Which, we can simply to

$$(1) \frac{\partial C}{\partial \omega^{(ℓ)}_{j,k}}=\sum_{h=1}^{m} a^{(ℓ-1)}_{h,j} \frac{\partial C}{\partial z^{(ℓ)}_{h,k}} $$

$$(2) \frac{\partial C}{\partial z^{(ℓ)}_{h,k}} = f^{'}(z^{(ℓ)}_{h,k}) \frac{\partial C}{\partial a^{(ℓ)}_{h,k}}$$

Now, let us apply this result to all of the weights in the output layer ##ℓ## for all ##k## perceptrons, defined as ##\Omega^{(ℓ)}## below, and try to find the gradient ##\nabla^{(ℓ)}_{\Omega}C##.

$$

\Omega^{(ℓ)}=

\begin{bmatrix}

\omega_{1,1} & \dots & \omega_{1,k} \\

\vdots & \ddots & \vdots \\

\omega_{j,1} & \dots & \omega_{j,k}

\end{bmatrix}

$$

$$

\nabla^{(ℓ)}_{\Omega}C=

\begin{bmatrix}

\frac{\partial }{\partial \omega^{(ℓ)}_{1,1}} & \dots & \frac{\partial }{\partial \omega^{(ℓ)}_{1,k}} \\

\vdots & \ddots & \vdots \\

\frac{\partial }{\partial \omega^{(ℓ)}_{j,1}} & \dots & \frac{\partial }{\partial \omega^{(ℓ)}_{j,k}}

\end{bmatrix}

$$

First, we simply plug our result in ##(1)## matrix.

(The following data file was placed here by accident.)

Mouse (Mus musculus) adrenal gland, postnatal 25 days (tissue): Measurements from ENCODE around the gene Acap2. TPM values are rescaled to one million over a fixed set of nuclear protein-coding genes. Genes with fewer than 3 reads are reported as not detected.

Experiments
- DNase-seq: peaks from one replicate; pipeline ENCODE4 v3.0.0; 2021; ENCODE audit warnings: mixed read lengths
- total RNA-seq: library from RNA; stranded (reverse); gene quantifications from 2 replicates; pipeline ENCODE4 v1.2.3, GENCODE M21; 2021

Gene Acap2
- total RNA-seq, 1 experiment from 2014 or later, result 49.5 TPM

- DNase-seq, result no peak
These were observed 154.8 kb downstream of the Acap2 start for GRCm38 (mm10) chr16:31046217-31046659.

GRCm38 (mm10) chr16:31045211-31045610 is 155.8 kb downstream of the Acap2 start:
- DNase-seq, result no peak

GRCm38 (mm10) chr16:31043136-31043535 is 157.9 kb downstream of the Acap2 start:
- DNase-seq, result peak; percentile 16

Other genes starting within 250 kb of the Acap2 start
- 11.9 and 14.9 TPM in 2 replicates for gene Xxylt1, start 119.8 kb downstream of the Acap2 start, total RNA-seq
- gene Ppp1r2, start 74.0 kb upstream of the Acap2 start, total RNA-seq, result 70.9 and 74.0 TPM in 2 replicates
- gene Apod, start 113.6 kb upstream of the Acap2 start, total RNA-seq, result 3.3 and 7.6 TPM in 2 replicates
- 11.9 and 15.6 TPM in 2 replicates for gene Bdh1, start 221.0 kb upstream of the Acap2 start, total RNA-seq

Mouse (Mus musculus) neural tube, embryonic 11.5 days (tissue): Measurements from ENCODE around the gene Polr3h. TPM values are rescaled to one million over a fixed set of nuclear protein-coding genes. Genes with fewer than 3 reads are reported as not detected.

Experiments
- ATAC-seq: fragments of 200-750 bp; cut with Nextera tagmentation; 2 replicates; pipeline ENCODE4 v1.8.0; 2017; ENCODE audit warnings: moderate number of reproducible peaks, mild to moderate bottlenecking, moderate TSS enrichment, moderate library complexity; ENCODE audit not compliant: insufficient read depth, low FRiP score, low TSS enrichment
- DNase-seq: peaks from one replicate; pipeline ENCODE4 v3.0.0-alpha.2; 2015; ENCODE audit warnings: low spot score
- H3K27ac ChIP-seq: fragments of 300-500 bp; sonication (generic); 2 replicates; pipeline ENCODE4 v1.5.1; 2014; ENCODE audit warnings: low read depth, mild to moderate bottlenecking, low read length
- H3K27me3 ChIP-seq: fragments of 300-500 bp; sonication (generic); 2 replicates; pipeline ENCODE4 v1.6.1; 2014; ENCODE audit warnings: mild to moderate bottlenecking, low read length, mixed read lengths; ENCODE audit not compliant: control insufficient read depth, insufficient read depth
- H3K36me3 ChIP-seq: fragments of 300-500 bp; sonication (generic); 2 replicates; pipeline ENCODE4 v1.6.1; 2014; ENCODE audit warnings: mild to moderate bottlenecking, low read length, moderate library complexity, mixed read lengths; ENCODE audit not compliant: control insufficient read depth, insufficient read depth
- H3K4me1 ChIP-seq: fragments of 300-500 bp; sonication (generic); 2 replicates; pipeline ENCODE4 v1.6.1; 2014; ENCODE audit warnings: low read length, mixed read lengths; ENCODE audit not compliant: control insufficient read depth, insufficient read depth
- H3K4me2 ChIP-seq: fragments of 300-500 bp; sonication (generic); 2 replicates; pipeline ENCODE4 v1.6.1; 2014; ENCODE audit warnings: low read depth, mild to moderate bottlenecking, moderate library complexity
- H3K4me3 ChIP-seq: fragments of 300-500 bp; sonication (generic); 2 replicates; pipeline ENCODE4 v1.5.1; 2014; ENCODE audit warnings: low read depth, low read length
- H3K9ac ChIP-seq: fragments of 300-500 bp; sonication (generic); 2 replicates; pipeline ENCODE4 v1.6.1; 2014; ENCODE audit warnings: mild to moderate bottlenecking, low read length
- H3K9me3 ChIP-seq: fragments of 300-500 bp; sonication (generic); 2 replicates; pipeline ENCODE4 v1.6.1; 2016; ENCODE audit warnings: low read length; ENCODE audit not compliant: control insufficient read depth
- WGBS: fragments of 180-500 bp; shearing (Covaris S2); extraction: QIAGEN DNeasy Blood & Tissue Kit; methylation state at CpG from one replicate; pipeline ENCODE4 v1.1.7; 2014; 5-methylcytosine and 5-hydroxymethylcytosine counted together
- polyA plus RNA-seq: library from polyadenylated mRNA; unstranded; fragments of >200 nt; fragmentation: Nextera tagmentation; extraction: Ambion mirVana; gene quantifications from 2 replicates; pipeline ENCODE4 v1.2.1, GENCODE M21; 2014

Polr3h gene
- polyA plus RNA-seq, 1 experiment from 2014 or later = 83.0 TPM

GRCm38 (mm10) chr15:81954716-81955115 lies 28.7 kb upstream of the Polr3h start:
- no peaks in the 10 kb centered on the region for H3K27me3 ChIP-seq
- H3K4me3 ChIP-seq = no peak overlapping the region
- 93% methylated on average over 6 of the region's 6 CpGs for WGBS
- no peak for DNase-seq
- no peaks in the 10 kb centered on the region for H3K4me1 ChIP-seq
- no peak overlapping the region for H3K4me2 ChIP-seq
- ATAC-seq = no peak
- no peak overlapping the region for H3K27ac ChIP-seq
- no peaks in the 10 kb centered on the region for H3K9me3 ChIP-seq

$$

\nabla^{(ℓ)}_{\Omega}C=

\begin{bmatrix}

\sum_{h=1}^{m} a^{(ℓ-1)}_{h,1} \frac{\partial C}{\partial z^{(ℓ)}_{h,1}} & \dots & \sum_{h=1}^{m} a^{(ℓ-1)}_{h,1} \frac{\partial C}{\partial z^{(ℓ)}_{h,k}} \\

\vdots & \ddots & \vdots \\

\sum_{h=1}^{m} a^{(ℓ-1)}_{h,j} \frac{\partial C}{\partial z^{(ℓ)}_{h,1}} & \dots & \sum_{h=1}^{m} a^{(ℓ-1)}_{h,j} \frac{\partial C}{\partial z^{(ℓ)}_{h,k}}

\end{bmatrix}

$$

This is nothing but the matrix multiplication operation

$$

\nabla^{(ℓ)}_{\Omega}C=

\begin{bmatrix}

a^{(ℓ-1)}_{1,1} & \dots & a^{(ℓ-1)}_{m,1} \\

\vdots & \ddots & \vdots \\

a^{(ℓ-1)}_{1,j} & \dots & a^{(ℓ-1)}_{m,j} \\

\end{bmatrix}

\begin{bmatrix}

\frac{\partial C}{\partial z^{(ℓ)}_{1,1}} & \dots & \frac{\partial C}{\partial z^{(ℓ)}_{1,k}} \\

\vdots & \ddots & \vdots \\

\frac{\partial C}{\partial z^{(ℓ)}_{m,1}} & \dots & \frac{\partial C}{\partial z^{(ℓ)}_{m,k}} \\

\end{bmatrix}

$$